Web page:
Culture, Technology — May 24, 2012 8:00 am

Paul Leave Internet One Day

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Paul Miller left the internet on May Day.  He just got up and left.  He doesn’t use it anymore, not to load websites or get directions or send emails or even text messages. He doesn’t ask his friends to use do those things on his behalf.  He left his WiFi and his ethernet and his 3G behind, not to return for a year.

You probably don’t know of Paul.  He writes for The Verge, a tech site you’ll hear a lot about if you read this column, as it’s one of my primary sources of tech news.

Those last two paragraphs should have turned your brain into mush.  A writer for a blog (that is, regular doses of content delivered by internet) about technology (you know, advanced human tools, like, for instance, the internet) stopped using–you’re reading that right–the internet.

He files dispatches from the unconnected world via USB flash drives–those things we used before we learned to email documents to ourselves.  He reads actual newspapers, in hilarious fashion.  In his writing since he left, he seems a little lost and a little lonely.

Which is much how I imagine I would feel.  I think from time to time about leaving the States and going to live in the south of France for 6 months or a year, just to read books and watch movies and write, and maybe to decide a few things about how to live.  I’ve never been to the south of France, but it seems like a place you could get that kind of stuff done.  Most of us have dreams of escape, to get elsewhere for the purpose of gaining perspective on the here.

I don’t have the chutzpah (or the cash) to haul off and do it, though.  It’s a big break from reality that I’m not certain I have the luxury of, and if I did, I’d be forever fretting about the opportunity cost of such a trip.

And I most certainly would take my laptop, WiFi intact, thank you.

It’s not that I’d miss any one component of it all that much, either.  I could do without Facebook or even email, I think.  It’s not that you’d miss something.  It’s that you’d miss everything.  How would you buy a plane ticket?  How badly would you need a map, a real, physical, paper map of the city you live in?

I mentioned in my inaugural column (I know I should just say ‘first’, but ‘inaugural’ is so much cooler!) the disaster of the drowned smartphone.  Seated at a bar, I managed to–using only my hands!–fire the thing up into the air, bank it off the liquor bottles on the rail and into a sink full of soapy, dirty barwater.  It even sounds gross. Say it: “barwater.”
The Rice Trick!” you say.  No such luck.  I was forced to go back, horribly back, to the three words all smartphone users fear most: My Old BlackBerry.

BlackBerries were rad. Once. They had the full keyboard.  Did you know you have to actually press down on the keys of a BlackBerry to make the letters appear on the screen, instead of just touching them? I had forgotten, and my thumbs were weak.  I felt like the obese space men of Wall-E, muscles atrophied, of no use to the world beyond my hoverchair.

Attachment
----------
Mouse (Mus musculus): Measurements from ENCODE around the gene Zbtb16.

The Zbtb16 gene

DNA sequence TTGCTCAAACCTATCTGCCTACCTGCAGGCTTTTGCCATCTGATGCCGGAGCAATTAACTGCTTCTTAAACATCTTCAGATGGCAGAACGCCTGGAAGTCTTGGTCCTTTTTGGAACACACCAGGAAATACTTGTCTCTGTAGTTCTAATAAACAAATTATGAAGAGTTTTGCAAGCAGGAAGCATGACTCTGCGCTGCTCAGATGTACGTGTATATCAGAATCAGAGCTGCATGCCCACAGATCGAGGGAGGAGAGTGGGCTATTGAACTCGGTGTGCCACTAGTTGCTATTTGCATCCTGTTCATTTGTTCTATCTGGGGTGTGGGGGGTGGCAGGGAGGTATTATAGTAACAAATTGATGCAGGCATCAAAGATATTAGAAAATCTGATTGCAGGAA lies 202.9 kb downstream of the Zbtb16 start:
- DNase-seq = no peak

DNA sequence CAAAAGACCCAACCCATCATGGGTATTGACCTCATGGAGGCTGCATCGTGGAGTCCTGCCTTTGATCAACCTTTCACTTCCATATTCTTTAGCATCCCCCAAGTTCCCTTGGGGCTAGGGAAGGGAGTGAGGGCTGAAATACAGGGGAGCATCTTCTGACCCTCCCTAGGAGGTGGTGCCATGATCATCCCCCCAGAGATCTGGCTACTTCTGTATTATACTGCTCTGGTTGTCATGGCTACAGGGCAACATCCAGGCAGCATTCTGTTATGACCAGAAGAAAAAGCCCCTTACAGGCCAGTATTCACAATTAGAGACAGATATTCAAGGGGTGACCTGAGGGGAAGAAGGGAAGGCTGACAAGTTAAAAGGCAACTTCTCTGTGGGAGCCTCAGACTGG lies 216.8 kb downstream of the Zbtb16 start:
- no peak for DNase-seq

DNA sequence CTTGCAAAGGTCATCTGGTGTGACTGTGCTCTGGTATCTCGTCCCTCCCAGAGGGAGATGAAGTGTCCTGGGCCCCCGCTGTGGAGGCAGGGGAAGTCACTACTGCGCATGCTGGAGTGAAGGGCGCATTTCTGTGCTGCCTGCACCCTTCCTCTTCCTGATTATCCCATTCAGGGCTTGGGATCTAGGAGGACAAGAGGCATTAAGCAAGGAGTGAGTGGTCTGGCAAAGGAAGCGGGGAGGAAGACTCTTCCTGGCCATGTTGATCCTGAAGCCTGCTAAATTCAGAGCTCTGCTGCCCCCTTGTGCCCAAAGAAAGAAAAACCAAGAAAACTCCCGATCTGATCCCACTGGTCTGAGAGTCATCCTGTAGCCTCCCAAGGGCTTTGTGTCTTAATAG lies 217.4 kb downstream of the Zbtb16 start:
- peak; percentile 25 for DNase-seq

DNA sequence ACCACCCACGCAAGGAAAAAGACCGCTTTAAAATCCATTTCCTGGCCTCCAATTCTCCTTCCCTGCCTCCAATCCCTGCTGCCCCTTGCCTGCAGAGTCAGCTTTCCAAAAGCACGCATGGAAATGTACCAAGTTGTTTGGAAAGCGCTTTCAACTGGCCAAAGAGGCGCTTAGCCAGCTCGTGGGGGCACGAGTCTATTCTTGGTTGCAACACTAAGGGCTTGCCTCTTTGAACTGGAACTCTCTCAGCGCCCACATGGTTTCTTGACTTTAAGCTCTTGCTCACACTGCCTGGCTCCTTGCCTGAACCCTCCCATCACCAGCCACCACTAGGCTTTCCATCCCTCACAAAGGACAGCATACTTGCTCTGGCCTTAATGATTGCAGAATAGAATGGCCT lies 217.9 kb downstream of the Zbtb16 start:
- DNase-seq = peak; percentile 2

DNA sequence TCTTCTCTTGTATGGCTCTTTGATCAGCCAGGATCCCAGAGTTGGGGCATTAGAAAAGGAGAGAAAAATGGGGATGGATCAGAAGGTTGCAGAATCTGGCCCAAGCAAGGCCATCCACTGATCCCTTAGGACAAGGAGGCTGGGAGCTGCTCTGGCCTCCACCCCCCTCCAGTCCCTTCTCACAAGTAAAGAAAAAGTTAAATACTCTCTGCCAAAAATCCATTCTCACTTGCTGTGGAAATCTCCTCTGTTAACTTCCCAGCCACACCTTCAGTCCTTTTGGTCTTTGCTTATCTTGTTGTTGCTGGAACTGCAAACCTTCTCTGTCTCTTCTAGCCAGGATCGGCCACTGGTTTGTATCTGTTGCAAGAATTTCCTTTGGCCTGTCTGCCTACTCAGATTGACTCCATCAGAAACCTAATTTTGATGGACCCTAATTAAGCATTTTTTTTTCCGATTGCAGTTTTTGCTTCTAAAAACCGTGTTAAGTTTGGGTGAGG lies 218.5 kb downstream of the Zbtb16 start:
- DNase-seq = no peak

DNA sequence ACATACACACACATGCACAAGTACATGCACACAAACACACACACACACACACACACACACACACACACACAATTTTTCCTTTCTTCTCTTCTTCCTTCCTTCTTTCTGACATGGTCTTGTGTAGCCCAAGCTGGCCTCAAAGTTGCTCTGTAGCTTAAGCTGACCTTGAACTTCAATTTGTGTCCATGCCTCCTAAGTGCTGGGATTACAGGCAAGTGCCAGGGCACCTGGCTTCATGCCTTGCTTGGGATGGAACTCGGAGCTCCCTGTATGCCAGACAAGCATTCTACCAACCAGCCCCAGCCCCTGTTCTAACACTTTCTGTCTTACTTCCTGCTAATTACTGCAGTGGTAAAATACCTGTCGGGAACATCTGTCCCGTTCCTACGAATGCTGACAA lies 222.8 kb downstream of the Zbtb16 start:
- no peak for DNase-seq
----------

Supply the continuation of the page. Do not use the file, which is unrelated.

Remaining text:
Ali Darwish Image

And My Old BlackBerry–gasp!–didn’t even have a data connection.  That means not even Crummy BlackBerry Google Maps.  It means No Google Maps.  It means when you’re super mad at your buddy, because he doesn’t believe you when you tell him that Joseph Gordon-Levitt was TOTALLY that kid from Angels In The Outfield, you can’t call up IMDb or Wikipedia to prove it.  It means, most shockingly, that you will arrive at a place–your house, say, or your cubicle at work–and find that you have LIKE EIGHT WHOLE EMAILS that have just been SITTING THERE un-glanced-at and unignored.  You couldn’t ignore them, because you didn’t even know they were there.  Until you got to a computer.  Ick.

I had become Paul Miller in miniature, forced to do without one thing for a little bit.  Paul’s forcing himself to do without everything, and for a whole year.

Is it a publicity stunt?  You bet it is.  Dollars to donuts the guy writes a book and sells it for roughly 1.3 gajillion dollars.  Is it artificial?  Probably.  I’m certainly not going to be the one to replicate it.  You may volunteer if the spirit moves you.

But it is instructive, too.  You may think me a lousy tech columnist for scribbling an entire column about the lack of technology, but the truth is, there is no greater indicator of value than total loss.  In the days before a thing comes along, we can’t know its impact.  While we have it, we’re too caught up in its usefulness to appreciate it.  Going back to the before is the only true contrast, and what is value if not contrast: the difference in worth between with and without?

I don’t want to go back to the before.  I couldn’t play Diablo III if I did.  But I’m glad Paul has gone and will remain there, in the before, to allow us a glimpse of the value we place in our shiny toys and magic tools.

Speaking of magic tools, I’ve got a holy dagger in Diablo that does 26.2 damage per second, and it’s calling my name.  Fire up that WiFi.

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1 Comment

  • so funny but oh so true. I lived without all this technology for many years, now if I leave the house without my phone —-well, lets just say—I don’t –even if its miles – I turn around!!

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